Wednesday, June 8, 2011

The Default Sex

The problem with scientists is that they—like most people—tend to be products of their time. This is why females, from the perspective of development biology, have been referred to as the “default sex” even up through my time in college (1998-2002, if you’re wondering). Apart from the social/cultural assumptions involved—which I’ll get back to, don’t worry—the reasoning behind this is in itself flawed, but it’s based on the fact that, in humans, even if your sex chromosomes are XY rather than XX (that is, “male” rather than “female”), if you don’t have “male” gonads and/or the hormones secreted by them, your secondary sex characteristics (genitalia, aspects of physical appearance) will generally develop as female. Of course, you still won’t have female primary sex characteristics (ovaries); also, the development of any primary sex characteristics, male or female, is an “active” process that requires various signaling cascades and genes being turned on and so forth: there’s no automatic female- or male-hood.

So to call any sex the “default” is the result of conflation as well as sexism. (See, I told you I’d get back to the assumptions. Because you just know that, if male secondary characteristics developed in the absence of “female” hormones, males wouldn’t have been called the “default.” You certainly don’t see any Judeo-Christian religious leaders referring to Adam as the “default” parent-of-the-race, now do you?)

On the positive side, the terminology is changing, and one of the most common (and I think best) undergrad textbooks reflects this not just in its section on sexual development but in an appendix piece on the inherent and long-standing chauvinism of this concept. —Which is great, but is all mere preface to the real subject of my post, which is the existence of a different “default sex” in our cultural mentality.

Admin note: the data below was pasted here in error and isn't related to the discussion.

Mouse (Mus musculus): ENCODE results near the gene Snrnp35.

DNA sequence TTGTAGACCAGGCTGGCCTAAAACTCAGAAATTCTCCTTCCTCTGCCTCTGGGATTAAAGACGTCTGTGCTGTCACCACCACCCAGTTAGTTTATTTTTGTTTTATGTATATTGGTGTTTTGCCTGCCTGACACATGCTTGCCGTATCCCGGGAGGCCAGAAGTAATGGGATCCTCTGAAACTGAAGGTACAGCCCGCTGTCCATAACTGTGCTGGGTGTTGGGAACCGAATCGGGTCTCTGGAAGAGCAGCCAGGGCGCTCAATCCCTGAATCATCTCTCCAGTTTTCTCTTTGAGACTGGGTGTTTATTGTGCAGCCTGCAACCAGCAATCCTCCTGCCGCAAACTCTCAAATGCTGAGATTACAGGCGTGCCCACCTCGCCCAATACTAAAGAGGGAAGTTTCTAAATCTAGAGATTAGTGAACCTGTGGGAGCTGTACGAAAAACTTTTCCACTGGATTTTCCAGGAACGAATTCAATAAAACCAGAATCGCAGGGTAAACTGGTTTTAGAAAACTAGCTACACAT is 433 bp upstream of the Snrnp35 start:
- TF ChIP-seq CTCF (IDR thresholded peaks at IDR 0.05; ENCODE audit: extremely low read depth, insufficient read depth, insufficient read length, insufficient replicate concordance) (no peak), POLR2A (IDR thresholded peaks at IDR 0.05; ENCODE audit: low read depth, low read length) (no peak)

You see, the problem with people is that they—like most scientists—tend to be products of their time. This is why they usually refer to every single animal they see as “he,” unless—and sometimes even though—the animal in question is nursing or giving birth.

You may remember that I’ve complained about this before. Unfortunately, even my vast and compelling powers of persuasion have not been enough to cause a social revolution in language use—and so, since the behavior continues, I continue to complain about it.

Why do so at this moment, you may ask? A couple of reasons: one is that, this past weekend at the zoo, I heard even more visitors than usual blithely mis-pronoun-ing a host of animals; the other is that I’ve been rereading Seeing Voices, a book by Oliver Sacks about Sign language and language acquisition in deaf and hearing people. Sacks doesn’t address the misuse of male pronouns (in fact, even he—a hero!—consistently refers to a hypothetical child as “he”)—but he does, very briefly, touch on the idea of language being the means of not just conveying but shaping our reality. So when we indelibly gender the world, unnecessarily and inaccurately—when every animal, every unidentified “I” in a story, every author without a first name, is assumed to be male—we are structuring for ourselves a reality that is pervaded by maleness, in which all visible actors are male.